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From |
Austin Nichols <austinnichols@gmail.com> |

To |
statalist@hsphsun2.harvard.edu |

Subject |
Re: st: Question on Wooldridge's Procedure 18.1 |

Date |
Thu, 9 Aug 2012 13:37:27 -0400 |

Brent Gibbons <brent.gibbons@gmail.com>: You are misunderstanding what pure noise refers to in my post at http://www.stata.com/statalist/archive/2010-01/msg00144.html I proposed a thought experiment where you generate pure noise variables z1-z20 (say) to serve as (very bad) excluded instruments Z, where the predicted value of an endogenous X might still be highly correlated with observed X, leading you to think you had strong instruments using Procedure 18.1 (naively treating the predicted X as your sole excluded instrument). Nonlinearity of the first stage is not required for this problem to be observed--only an incorrect understanding of what the weak instrument tests are designed for. No bias is introduced by the nonlinear transformation of exogenous variables in forming a generated instrument, however. The bias would come only from violating the 2 crucial assumptions required for instruments: Z correlated with X and uncorrelated with the error (the first assumption fails in the thought experiment). E.g. clear set seed 12345 drawnorm z1-z20 e, n(1000) g x=e/4+rnormal() g y=x+e qui reg x z* predict xhat ivreg2 y (x=xhat) ivreg2 y (x=z*) Note how the 18.1 approach does not catch the weak instruments problem, but using the original instruments does. Also note that the paper I cited as an example of the flawed test for weak instruments is now published: http://www.aeaweb.org/articles.php?doi=10.1257/aer.102.5.1927 mostly without discussion of weak instruments, with a note (to Table 5) that "F-statistics are for tests that all instruments equal zero in first-stage equations" where the minimum eigenvalue of the Cragg-Donald stat should be reported (see e.g. http://www.nber.org/papers/t0284.pdf). The instruments look weak in all specifications, by the Stock-Yogo standard, but the paper appears in a top econ journal, so take heart. On Wed, Aug 8, 2012 at 7:00 PM, Brent Gibbons <brent.gibbons@gmail.com> wrote: > Hopefully the list server will recognize this response in the correct > thread. I was trying to use nabble (and only get the digest) but it > wasn't allowing me to respond. In case it doesn't recognize it > correctly, the last 2 threads are below. > > Austin, thanks for your response. Let me see if I can explain a bit better. > > I was partly trying to ask why exactly you have stated weak instrument > tests for proc. 18.1 are problematic. You mention that "weak > instrument diagnostics should come from straight IV, not procedure > 18.1--note that procedure 18.1 would go through if Z was pure noise, > and the predicted value of your endogenous variable could be very > highly correlated with the endogenous variable, leading you to think > you had very strong instruments." > > As I understand the 18.1 procedure, mainly coming from Wooldridge > (2002), you have an extra component in the predicted probabilities > besides what is specified in the probit model, which Wooldridge says > allows for identification in the subsequent 2SLS even if there are no > instruments (p. 624). The extra component comes from the probit > estimator's "nonlinear function of x" - which is what I figured you > were referring to with 'pure noise'. Hence my first question - is it > this reason alone that the weak instrument tests are problematic? > > My second question relates to a scenario where you have both strong > instruments and this same component from above, that is also highly > correlated with the endogenous variable. So you can test the strength > of the instruments with the linear 2SLS. But is there any reason to > worry that this extra component could bias the result? I don't think > so, but I'm having trouble explaining why to myself. > > Thanks again for all comments, Brent > > Below posted Aug. 7, 2012 > > B.Gibbons <brent.gibbons@gmail.com>: > This question is not clear to me--the point is that weak IV > diagnostics work fine for the linear probability model but not > Procedure 18.1, as evidenced by a thought experiment (or simulation) > using white noise variables as excluded instruments as in my 2010 > post. When you say "can't test the exclusion restriction" you are > apparently confusing several tests of quality of inference in > instrumental variables. I have no idea what you mean by "the > non-linearity in the probit may be correlated with..." (did you mean > some component of the error? a generalized residual?) > > Below posted Aug. 2, 2012 > > Hi Austin, I'm currently using the 18.1 method in a project and have seen > your warnings about using tests of instrument strength through the 18.1 > method. > > My 1st question is whether those warnings are solely because of the > potential that the non-linearity in the probit may be correlated with the > binary endogenous variable - and falsely show good instrument strength. > > 2nd - what if there is both strong correlation between the non-linearity in > the probit AND strong instruments in the model: is there reason to worry > about this non-linearity as having a potential bias, especially since you > can't test the exclusion restriction for that? > > Thanks for any comments, Brent > * * For searches and help try: * http://www.stata.com/help.cgi?search * http://www.stata.com/support/statalist/faq * http://www.ats.ucla.edu/stat/stata/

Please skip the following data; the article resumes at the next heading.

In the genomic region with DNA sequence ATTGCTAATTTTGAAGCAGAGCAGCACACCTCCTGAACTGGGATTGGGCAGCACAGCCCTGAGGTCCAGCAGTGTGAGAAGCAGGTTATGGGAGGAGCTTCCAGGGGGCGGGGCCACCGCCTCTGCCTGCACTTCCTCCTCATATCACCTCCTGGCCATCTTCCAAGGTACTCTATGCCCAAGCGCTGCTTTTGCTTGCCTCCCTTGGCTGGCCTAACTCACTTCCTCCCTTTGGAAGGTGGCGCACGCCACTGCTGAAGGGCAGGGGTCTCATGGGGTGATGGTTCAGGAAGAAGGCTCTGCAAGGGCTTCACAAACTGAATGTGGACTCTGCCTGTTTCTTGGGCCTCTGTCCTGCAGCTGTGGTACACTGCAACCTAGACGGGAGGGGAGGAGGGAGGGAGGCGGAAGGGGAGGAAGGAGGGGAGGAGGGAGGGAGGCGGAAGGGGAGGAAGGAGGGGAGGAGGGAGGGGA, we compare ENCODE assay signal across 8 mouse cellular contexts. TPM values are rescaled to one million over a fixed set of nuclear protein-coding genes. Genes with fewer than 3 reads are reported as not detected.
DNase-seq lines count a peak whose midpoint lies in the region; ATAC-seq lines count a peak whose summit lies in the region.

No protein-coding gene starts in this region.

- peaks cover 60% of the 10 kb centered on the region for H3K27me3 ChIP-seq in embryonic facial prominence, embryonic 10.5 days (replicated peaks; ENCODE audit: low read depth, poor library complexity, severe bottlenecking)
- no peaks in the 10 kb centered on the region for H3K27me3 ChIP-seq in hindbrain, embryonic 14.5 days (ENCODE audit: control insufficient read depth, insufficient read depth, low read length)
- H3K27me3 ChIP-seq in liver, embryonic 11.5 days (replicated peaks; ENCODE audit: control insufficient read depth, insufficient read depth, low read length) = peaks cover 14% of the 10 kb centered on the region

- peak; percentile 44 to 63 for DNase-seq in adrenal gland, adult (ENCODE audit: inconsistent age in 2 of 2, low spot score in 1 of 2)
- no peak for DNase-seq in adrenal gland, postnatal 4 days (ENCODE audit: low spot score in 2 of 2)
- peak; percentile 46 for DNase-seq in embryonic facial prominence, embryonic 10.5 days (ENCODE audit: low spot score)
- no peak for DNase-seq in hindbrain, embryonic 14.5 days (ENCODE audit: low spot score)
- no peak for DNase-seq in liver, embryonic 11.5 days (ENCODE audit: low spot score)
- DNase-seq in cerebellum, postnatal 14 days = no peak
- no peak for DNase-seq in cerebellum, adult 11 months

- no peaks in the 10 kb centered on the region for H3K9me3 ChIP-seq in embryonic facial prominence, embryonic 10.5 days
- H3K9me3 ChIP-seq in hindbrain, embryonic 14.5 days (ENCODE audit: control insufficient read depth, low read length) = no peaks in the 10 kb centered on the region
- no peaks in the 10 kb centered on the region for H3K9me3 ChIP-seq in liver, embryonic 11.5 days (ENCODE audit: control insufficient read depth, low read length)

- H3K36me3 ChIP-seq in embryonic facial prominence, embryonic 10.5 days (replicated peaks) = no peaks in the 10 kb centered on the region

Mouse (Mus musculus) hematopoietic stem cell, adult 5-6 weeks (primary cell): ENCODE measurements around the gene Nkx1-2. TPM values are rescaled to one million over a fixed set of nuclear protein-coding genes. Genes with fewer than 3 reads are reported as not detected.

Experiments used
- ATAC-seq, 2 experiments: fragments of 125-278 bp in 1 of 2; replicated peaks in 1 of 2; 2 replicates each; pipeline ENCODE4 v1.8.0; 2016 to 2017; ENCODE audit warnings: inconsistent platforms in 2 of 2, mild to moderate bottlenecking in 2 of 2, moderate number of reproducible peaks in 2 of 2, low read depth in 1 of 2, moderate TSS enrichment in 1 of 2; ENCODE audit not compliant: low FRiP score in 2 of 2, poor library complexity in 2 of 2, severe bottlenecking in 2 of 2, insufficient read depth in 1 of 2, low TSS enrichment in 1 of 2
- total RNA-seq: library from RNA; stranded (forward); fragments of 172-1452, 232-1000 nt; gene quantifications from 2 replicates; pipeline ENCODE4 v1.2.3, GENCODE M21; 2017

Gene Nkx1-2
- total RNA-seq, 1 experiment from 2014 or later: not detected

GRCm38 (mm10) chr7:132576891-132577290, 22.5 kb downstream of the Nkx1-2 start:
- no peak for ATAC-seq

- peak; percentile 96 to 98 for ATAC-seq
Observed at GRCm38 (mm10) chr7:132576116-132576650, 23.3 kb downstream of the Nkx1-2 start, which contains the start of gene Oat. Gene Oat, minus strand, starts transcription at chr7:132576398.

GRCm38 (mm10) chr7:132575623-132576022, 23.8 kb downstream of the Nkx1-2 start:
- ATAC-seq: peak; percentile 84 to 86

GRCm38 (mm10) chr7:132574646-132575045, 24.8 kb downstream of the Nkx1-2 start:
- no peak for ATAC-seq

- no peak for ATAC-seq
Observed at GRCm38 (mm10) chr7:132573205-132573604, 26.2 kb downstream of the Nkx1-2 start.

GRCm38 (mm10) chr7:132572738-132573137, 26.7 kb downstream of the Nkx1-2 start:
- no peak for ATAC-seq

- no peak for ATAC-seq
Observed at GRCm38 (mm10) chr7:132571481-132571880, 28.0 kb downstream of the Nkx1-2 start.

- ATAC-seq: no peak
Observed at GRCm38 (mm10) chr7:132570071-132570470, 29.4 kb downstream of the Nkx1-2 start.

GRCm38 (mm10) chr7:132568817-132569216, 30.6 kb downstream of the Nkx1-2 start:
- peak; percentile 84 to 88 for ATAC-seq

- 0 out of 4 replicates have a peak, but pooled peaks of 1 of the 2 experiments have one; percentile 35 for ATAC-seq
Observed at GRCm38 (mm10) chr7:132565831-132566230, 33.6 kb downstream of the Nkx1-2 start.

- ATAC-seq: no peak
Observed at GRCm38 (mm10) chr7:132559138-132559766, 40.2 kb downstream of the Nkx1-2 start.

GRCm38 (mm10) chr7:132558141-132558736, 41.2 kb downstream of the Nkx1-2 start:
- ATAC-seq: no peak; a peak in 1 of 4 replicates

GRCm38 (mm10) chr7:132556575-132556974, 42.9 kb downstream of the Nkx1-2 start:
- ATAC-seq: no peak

**References**:**Re: st: Question on Wooldridge's Procedure 18.1***From:*Brent Gibbons <brent.gibbons@gmail.com>

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